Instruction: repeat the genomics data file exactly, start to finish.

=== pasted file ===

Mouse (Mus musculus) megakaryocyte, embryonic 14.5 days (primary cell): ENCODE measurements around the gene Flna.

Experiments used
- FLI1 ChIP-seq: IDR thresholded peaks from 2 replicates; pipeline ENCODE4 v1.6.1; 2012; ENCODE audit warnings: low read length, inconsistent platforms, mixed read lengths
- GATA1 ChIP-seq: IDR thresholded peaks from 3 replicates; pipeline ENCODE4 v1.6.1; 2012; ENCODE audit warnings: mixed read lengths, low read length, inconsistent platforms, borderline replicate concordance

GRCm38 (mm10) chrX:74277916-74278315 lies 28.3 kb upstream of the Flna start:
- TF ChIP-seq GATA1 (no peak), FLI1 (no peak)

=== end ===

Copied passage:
Mouse (Mus musculus) megakaryocyte, embryonic 14.5 days (primary cell): ENCODE measurements around the gene Flna.

Experiments used
- FLI1 ChIP-seq: IDR thresholded peaks from 2 replicates; pipeline ENCODE4 v1.6.1; 2012; ENCODE audit warnings: low read length, inconsistent platforms, mixed read lengths
- GATA1 ChIP-seq: IDR thresholded peaks from 3 replicates; pipeline ENCODE4 v1.6.1; 2012; ENCODE audit warnings: mixed read lengths, low read length, inconsistent platforms, borderline replicate concordance

GRCm38 (mm10) chrX:74277916-74278315 lies 28.3 kb upstream of the Flna start:
- TF ChIP-seq GATA1 (no peak), FLI1 (no peak)